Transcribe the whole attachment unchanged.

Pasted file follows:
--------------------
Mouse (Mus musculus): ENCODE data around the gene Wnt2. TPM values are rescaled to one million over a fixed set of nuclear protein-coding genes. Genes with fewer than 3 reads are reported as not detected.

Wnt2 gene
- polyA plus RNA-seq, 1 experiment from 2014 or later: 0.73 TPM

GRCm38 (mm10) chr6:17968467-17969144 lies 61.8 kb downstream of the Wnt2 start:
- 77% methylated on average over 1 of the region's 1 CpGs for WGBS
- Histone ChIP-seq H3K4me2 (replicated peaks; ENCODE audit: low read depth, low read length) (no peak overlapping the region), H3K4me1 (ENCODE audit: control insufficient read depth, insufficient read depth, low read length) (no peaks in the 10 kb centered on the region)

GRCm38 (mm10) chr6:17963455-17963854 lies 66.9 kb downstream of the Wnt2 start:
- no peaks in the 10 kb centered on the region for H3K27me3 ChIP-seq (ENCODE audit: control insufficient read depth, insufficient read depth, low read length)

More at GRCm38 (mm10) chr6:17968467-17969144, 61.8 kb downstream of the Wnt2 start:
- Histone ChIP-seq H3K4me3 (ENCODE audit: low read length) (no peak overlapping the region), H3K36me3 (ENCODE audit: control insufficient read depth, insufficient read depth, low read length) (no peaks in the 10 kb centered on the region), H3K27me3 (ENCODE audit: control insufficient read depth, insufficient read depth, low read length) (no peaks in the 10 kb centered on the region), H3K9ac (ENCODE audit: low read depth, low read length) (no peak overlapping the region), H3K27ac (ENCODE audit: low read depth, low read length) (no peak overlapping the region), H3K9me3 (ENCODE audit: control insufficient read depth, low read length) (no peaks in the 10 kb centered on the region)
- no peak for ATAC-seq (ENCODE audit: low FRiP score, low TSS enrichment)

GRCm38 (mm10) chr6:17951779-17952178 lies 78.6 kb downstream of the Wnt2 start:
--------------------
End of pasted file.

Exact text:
Mouse (Mus musculus): ENCODE data around the gene Wnt2. TPM values are rescaled to one million over a fixed set of nuclear protein-coding genes. Genes with fewer than 3 reads are reported as not detected.

Wnt2 gene
- polyA plus RNA-seq, 1 experiment from 2014 or later: 0.73 TPM

GRCm38 (mm10) chr6:17968467-17969144 lies 61.8 kb downstream of the Wnt2 start:
- 77% methylated on average over 1 of the region's 1 CpGs for WGBS
- Histone ChIP-seq H3K4me2 (replicated peaks; ENCODE audit: low read depth, low read length) (no peak overlapping the region), H3K4me1 (ENCODE audit: control insufficient read depth, insufficient read depth, low read length) (no peaks in the 10 kb centered on the region)

GRCm38 (mm10) chr6:17963455-17963854 lies 66.9 kb downstream of the Wnt2 start:
- no peaks in the 10 kb centered on the region for H3K27me3 ChIP-seq (ENCODE audit: control insufficient read depth, insufficient read depth, low read length)

More at GRCm38 (mm10) chr6:17968467-17969144, 61.8 kb downstream of the Wnt2 start:
- Histone ChIP-seq H3K4me3 (ENCODE audit: low read length) (no peak overlapping the region), H3K36me3 (ENCODE audit: control insufficient read depth, insufficient read depth, low read length) (no peaks in the 10 kb centered on the region), H3K27me3 (ENCODE audit: control insufficient read depth, insufficient read depth, low read length) (no peaks in the 10 kb centered on the region), H3K9ac (ENCODE audit: low read depth, low read length) (no peak overlapping the region), H3K27ac (ENCODE audit: low read depth, low read length) (no peak overlapping the region), H3K9me3 (ENCODE audit: control insufficient read depth, low read length) (no peaks in the 10 kb centered on the region)
- no peak for ATAC-seq (ENCODE audit: low FRiP score, low TSS enrichment)

GRCm38 (mm10) chr6:17951779-17952178 lies 78.6 kb downstream of the Wnt2 start: